1. joe schmo September 14, 2014

      Then puke why don’t you? Voter registration ID was enacted to insure that there would be no cheating. Apparently you are not O.K. with that. Makes me think your side has something to hide.

      Besides, if you are so worried about the poor and blacks not being able to vote then do something about it. Go into the poor neighborhoods and make sure they all have ID’s and have the ability to vote. Hey, concept! Something that most of you don’t have.

      1. sleepvark September 14, 2014

        Madam joline schmoka, your tampon is leaking all over your keyboard again, you hateful foreign bitch. You twist the little you have learned since you arrived on our shores to some sort of evil purpose, which you cover with conservative psychobabble that even most honest conservatives (there are a few out there) cringe at when they hear it. Go back to Mordor, where you belong.

  3. bikejedi September 14, 2014

    In 2012 Chicago already had the highest paid Public Unions Teachers in America ( Large system school districts ) Our Dem Mayor Emanuel had agreed to give them a raise of over 14% IN THIS BAD ECONOMY when no one else in America is getting raises and most are being transitioned to part time jobs thanks to Obamacare . Karen Lewis called a strike . She held the City hostage and used our kids as Human Sympathy Shields . Lewis knew that the Dems ( who support her Socialist Union anyway ) would not want a protracted battle with labor in an Obama election year . So our Teachers struck with no regard for the parents or the children just for an even bigger raise and also to gain an evaluation process that would ensure that even the worst performing teacher could not be fired . She gamble correctly as Rahm caved even further and gave them a 17% raise ( by some more accurate accounting a 19% raise ) IN THIS ECONOMY on the backs of their neighbors who pay Taxes . Now our Teachers are scheduled to make 98 K a year after 4 years of service and that number gets pushed to over 130 k with their Tax Payer supplied Health care plans ( God forbid they should have to buy one of those useless Obama plans ) and their Pensions ( which are golden ) . They work 8 1/2 mos a year and 5 1/2 hour days and get every Fed State and city Holiday off . They get paid vacation during the school year ( disrupting the flow of classes ) And the average retirement age of a Chicago Unions Teacher is 48 .. so the Tax Payers are on the hook for the rest of their lives . For all of that they produce horrid results . We have some of the lowest graduation rates in America and of those who do graduate only 6 out of every 100 will have a college degree by the age of 25 . for Minority students that number is 3 out of every 100 .. So excuse me if I have no sympathy for these indoctrinators .. By the way the average medium income of a Chicago household is 47 K and these Union Indoctrinator make double that off the backs of their neighbors .. Now you know why people are leaving Chicago in droves and why I sold my home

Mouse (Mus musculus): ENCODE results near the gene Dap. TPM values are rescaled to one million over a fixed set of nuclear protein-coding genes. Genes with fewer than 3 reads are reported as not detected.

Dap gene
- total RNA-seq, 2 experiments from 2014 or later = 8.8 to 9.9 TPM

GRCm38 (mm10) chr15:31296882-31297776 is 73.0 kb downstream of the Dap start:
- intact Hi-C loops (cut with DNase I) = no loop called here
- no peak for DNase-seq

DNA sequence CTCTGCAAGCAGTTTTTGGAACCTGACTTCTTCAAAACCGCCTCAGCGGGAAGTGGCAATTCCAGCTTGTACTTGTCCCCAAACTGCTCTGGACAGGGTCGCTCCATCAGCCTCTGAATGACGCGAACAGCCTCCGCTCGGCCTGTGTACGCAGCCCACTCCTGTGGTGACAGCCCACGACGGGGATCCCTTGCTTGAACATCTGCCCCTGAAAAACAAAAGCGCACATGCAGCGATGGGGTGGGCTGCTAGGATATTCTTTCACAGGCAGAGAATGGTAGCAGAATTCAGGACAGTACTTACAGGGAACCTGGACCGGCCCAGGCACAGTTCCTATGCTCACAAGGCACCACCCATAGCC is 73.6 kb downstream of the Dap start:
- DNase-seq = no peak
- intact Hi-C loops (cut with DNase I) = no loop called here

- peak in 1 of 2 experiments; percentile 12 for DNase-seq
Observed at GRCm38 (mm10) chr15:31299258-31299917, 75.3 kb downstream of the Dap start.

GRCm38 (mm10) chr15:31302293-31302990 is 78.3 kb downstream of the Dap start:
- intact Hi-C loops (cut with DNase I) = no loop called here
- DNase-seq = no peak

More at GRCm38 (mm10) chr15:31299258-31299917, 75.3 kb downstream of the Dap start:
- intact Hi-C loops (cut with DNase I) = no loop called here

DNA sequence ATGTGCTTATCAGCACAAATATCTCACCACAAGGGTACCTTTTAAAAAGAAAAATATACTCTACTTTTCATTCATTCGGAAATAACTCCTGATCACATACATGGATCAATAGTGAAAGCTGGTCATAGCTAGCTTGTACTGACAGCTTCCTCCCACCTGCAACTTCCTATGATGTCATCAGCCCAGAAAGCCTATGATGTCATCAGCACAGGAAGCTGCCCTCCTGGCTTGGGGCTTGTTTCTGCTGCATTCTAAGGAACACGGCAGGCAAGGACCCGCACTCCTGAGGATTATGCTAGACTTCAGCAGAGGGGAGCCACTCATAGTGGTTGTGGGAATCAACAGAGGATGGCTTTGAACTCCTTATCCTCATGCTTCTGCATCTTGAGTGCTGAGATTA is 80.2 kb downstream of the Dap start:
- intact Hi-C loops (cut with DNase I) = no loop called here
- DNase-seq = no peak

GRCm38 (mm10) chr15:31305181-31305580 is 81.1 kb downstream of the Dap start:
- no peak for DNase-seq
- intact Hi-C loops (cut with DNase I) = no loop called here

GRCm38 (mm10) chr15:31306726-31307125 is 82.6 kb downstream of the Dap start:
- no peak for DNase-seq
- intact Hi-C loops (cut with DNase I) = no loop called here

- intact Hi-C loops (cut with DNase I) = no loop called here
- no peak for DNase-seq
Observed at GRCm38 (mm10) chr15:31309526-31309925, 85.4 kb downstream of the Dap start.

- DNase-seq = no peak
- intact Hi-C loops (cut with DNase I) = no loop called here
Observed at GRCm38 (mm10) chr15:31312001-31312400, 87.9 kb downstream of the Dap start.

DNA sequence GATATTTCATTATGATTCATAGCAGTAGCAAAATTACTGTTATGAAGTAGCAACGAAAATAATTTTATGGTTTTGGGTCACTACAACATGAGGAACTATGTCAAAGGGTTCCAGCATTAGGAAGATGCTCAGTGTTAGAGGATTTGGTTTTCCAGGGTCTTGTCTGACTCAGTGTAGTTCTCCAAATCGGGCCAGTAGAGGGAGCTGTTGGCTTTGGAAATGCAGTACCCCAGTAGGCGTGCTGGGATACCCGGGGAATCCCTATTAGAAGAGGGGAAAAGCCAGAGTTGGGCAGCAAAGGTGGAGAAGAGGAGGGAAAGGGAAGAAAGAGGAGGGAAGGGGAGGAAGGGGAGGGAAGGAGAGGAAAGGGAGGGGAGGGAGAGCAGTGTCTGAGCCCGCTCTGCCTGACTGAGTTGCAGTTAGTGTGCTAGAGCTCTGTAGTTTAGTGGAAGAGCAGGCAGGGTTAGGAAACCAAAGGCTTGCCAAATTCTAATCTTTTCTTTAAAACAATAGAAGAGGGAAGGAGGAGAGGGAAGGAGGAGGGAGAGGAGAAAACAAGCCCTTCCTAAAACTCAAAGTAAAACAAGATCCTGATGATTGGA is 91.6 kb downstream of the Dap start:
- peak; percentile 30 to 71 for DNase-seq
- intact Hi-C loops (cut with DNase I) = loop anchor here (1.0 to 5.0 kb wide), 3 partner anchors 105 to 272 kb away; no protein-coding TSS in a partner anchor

1. Lynda Groom September 14, 2014

      The overall population of the Chicago metro area grew by only 23,230 during 2013. Since 2010 the area has grown only by 70,000, primarily due to the poor economic conditions. The economic recession has slowed growth to less than 1% annually. It will be interesting to see if the growth rate improves when the economic condition improves.

  4. charles king September 14, 2014